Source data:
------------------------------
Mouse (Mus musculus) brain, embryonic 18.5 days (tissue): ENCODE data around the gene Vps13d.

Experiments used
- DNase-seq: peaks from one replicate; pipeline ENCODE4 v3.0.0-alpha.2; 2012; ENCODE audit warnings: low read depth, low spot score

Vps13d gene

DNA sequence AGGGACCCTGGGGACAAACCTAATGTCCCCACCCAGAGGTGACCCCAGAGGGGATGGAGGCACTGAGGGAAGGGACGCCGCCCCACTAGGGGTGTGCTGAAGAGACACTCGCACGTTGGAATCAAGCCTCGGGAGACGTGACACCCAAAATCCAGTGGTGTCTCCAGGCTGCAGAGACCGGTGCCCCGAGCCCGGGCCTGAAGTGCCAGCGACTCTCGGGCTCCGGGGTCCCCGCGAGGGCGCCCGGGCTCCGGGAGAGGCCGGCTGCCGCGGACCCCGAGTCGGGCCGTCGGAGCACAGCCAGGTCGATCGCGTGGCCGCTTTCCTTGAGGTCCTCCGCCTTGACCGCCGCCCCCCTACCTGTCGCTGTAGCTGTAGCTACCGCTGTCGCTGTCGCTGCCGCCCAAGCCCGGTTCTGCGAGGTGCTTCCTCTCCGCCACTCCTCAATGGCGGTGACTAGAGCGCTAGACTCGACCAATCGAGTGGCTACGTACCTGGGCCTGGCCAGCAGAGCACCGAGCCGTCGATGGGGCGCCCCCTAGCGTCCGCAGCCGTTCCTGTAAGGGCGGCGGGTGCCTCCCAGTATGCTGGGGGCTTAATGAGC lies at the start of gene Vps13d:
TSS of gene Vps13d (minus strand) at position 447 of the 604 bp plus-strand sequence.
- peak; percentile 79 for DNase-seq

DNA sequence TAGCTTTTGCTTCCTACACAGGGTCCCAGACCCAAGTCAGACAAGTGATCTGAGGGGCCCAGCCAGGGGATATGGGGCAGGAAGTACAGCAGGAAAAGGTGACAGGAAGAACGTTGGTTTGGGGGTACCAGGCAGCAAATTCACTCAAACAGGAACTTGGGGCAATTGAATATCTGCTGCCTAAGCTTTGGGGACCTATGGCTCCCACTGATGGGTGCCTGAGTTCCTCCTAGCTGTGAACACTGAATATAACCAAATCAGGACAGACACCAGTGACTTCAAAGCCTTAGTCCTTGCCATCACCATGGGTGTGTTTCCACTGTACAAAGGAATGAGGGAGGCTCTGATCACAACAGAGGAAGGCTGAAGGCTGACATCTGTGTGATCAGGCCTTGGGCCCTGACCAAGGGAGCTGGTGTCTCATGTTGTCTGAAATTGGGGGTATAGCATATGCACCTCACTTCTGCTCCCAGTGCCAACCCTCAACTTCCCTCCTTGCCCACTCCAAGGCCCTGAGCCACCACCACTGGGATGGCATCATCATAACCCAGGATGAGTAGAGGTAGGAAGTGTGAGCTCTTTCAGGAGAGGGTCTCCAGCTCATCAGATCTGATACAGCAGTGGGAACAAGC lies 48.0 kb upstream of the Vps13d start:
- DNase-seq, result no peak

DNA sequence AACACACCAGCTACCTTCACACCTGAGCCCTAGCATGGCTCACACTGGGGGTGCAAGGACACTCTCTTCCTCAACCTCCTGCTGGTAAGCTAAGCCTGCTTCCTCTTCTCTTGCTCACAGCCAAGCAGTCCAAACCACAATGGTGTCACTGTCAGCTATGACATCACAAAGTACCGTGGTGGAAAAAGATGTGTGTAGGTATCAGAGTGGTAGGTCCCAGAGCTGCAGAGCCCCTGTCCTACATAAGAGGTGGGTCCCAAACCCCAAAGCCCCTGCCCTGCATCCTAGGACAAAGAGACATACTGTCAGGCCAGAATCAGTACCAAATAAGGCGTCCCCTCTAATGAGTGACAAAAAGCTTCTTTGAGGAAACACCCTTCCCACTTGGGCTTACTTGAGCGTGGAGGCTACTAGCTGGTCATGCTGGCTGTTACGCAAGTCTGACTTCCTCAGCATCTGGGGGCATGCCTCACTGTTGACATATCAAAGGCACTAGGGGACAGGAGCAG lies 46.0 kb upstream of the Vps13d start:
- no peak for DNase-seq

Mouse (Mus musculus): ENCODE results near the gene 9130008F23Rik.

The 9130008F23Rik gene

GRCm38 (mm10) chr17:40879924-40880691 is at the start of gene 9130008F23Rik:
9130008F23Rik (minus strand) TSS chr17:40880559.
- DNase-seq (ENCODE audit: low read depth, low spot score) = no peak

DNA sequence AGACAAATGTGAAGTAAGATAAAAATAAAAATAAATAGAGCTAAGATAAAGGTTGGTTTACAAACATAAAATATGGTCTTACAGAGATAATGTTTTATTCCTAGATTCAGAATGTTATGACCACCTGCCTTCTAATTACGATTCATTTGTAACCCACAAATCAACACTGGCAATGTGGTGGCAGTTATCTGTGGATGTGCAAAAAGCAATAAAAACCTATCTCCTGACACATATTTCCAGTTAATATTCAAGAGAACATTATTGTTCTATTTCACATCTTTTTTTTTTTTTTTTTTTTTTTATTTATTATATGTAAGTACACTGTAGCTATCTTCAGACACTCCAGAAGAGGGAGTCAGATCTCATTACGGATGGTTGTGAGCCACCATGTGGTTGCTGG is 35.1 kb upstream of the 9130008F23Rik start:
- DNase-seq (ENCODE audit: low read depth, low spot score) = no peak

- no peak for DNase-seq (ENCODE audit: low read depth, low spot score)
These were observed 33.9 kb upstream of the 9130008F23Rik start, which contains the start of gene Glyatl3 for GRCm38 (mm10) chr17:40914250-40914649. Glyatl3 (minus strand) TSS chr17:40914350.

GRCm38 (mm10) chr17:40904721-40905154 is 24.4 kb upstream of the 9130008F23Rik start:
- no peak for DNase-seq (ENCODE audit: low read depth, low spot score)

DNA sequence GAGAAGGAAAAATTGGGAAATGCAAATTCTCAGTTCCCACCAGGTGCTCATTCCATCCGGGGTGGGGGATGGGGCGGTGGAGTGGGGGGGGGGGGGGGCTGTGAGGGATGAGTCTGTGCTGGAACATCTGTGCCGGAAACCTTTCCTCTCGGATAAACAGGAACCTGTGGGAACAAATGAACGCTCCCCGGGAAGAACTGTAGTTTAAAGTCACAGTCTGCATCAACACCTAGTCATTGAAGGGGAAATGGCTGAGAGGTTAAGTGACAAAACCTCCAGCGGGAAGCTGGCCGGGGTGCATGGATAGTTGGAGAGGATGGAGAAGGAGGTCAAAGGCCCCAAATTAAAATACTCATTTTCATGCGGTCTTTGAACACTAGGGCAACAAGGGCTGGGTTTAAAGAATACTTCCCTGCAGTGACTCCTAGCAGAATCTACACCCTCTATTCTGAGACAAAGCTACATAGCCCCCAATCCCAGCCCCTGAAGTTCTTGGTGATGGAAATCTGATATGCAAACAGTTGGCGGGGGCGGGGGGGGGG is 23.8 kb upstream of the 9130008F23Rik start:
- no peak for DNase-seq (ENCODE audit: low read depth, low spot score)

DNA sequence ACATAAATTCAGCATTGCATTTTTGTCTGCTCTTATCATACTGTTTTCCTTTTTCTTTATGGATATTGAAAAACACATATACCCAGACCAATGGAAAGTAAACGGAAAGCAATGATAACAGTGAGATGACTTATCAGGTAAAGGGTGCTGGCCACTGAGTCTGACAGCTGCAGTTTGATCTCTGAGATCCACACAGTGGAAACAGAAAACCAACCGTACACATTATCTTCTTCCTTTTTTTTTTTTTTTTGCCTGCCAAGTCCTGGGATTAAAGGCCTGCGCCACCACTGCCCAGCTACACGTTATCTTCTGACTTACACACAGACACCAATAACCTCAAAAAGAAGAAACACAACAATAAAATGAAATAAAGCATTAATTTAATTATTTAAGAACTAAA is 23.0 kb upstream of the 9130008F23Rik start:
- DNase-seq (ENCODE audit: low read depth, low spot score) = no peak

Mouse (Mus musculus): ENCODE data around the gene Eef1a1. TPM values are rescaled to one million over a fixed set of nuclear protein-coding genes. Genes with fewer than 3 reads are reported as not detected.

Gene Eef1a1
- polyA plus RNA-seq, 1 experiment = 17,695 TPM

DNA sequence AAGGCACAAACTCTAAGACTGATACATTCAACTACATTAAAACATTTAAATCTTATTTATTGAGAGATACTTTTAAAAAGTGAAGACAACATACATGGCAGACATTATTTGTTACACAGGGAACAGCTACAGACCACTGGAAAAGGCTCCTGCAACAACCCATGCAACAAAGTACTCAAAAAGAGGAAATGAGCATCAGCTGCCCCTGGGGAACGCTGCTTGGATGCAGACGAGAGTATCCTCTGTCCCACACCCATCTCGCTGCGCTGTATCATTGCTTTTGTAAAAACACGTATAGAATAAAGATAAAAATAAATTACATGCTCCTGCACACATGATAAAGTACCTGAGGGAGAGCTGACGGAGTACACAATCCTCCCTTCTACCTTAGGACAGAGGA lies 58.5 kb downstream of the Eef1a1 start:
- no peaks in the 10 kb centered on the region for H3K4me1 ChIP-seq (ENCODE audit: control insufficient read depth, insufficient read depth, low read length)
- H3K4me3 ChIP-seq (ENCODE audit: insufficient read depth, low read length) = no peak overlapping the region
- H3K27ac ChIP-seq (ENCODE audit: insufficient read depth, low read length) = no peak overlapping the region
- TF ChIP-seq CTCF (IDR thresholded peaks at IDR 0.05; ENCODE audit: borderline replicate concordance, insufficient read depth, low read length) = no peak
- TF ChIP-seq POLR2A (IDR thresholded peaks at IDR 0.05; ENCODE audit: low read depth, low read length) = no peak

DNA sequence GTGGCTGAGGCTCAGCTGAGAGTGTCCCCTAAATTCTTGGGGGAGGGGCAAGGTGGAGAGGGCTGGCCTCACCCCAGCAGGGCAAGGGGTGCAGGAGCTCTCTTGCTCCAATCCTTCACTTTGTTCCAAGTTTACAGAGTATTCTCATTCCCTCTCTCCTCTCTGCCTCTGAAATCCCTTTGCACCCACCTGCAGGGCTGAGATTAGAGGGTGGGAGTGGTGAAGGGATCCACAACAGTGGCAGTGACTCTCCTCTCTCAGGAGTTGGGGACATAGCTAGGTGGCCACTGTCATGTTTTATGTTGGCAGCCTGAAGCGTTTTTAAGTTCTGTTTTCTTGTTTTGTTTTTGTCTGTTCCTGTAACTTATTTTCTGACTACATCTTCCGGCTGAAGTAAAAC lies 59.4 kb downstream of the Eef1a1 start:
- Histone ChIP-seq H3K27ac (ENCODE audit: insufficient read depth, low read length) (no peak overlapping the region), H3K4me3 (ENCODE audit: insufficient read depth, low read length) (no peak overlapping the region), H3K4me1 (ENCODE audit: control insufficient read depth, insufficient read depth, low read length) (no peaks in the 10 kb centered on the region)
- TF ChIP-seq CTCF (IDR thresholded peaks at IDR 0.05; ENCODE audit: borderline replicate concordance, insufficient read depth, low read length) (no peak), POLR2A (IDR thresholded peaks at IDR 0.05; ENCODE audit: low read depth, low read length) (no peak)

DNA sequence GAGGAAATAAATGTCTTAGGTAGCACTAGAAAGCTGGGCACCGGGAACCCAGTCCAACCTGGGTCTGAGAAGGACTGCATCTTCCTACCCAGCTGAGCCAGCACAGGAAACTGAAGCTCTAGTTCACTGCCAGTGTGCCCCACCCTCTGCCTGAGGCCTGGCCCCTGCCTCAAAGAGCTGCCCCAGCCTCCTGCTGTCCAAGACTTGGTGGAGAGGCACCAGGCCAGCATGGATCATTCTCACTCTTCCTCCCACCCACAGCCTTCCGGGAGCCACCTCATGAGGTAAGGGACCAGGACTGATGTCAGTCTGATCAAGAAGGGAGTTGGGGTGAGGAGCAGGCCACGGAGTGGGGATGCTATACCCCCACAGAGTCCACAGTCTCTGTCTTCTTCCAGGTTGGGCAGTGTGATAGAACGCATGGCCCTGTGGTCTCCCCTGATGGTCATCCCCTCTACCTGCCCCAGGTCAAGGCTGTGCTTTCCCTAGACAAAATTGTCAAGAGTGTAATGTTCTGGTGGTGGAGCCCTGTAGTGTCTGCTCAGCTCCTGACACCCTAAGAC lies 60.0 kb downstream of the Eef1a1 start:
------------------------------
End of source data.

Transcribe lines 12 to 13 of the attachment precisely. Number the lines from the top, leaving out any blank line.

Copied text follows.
Mouse (Mus musculus): ENCODE results near the gene 9130008F23Rik.

The 9130008F23Rik gene